In 2016, Peter Duncan presented a two-day overview of microseismic monitoring as he understood it at that time. Over the last four years the application of microseismic data, particularly to the development of unconventional resources through hydraulic fracturing, has made great strides particularly through integration with other reservoir geology and engineering practices. In this course, Duncan will try to bring you up to date on what has been accomplished using case histories of recent projects.
The course is designed for practicing geoscientists and geoscience students who desire a better understanding of the principles and limitations of both current and emerging technologies involved in subsurface parameter estimation and imaging. The material is designed to help readers better understand how contemporary velocity estimation methods work, and what approximations are involved in obtaining computationally tractable solutions. The evolution of the industry’s approaches to building earth models with ray tomography and full waveform inversion is covered, as are some of the emerging possibilities for replacing imaging techniques with direct subsurface parameter inversion methods. The approach will be mostly non-mathematical, concentrating on an intuitive understanding of the principles, demonstrating them via case histories.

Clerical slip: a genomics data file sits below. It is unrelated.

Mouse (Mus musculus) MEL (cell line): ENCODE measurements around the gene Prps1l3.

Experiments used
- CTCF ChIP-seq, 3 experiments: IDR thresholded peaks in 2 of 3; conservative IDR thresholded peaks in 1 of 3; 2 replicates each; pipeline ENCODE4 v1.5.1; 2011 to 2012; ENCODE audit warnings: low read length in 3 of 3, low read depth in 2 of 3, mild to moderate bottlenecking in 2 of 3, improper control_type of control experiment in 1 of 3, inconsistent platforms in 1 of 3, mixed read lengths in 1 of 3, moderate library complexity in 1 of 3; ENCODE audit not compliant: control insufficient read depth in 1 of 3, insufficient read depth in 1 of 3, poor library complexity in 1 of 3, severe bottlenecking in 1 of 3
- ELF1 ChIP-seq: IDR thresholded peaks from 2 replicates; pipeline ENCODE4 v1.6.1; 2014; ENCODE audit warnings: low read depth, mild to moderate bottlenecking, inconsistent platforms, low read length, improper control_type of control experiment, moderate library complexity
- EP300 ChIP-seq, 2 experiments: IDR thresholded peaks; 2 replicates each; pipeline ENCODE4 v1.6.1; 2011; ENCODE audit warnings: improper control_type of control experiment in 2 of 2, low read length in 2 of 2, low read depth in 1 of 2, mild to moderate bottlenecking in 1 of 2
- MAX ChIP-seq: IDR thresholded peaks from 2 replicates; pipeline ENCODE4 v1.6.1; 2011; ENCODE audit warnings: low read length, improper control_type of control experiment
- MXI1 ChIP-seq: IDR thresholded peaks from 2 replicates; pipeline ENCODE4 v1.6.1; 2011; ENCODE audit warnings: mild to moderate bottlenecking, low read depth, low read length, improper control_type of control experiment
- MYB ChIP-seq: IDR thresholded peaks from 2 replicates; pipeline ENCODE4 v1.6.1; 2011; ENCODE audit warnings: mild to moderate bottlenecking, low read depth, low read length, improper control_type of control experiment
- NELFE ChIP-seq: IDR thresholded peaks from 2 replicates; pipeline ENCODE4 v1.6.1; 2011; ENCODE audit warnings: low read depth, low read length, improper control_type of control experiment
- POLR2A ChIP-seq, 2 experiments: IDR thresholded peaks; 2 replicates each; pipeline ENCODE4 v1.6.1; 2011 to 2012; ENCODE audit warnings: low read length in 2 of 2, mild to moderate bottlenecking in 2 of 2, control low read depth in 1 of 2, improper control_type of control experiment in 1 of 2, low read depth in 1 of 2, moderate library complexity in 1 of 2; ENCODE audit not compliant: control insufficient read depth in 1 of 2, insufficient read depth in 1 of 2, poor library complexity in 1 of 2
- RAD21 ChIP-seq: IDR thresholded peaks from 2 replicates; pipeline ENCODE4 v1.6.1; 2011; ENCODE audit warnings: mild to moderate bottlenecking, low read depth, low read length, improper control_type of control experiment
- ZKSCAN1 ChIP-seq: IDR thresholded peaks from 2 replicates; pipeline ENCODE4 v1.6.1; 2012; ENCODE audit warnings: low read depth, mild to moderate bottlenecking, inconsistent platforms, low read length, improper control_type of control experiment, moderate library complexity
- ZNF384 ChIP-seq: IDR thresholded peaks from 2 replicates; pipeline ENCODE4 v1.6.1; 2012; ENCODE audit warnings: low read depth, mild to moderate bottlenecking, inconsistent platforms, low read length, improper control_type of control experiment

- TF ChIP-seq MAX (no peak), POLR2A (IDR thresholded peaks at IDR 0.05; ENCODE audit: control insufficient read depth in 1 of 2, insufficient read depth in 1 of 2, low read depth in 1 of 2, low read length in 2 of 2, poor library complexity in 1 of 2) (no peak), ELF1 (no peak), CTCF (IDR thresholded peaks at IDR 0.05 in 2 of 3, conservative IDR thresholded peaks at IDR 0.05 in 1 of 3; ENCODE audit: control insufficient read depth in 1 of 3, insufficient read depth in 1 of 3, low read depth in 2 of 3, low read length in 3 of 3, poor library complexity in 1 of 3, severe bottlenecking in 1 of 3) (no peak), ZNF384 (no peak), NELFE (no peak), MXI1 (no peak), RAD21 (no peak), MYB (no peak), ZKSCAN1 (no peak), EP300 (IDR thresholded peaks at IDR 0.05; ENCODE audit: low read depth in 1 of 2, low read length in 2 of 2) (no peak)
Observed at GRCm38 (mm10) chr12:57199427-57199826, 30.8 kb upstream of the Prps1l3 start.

FIELD CAMP OUTLINE: the camp will be held in the so called Verteglia Plain (Montella, AV). This site represents a small sedimentary basin located at 1230 m a.s.l. on the Terminio Mount, an important carbonate structure of the Southern Apennines.
In this area, the highly karstified bedrock and the filling pyroclastic sediments characterize a complex and particular hydrogeological scenario. The aim of the field camp is therefore double: training activities on geophysical data acquisitions; detection of geological features of the site through different geophysical measurements.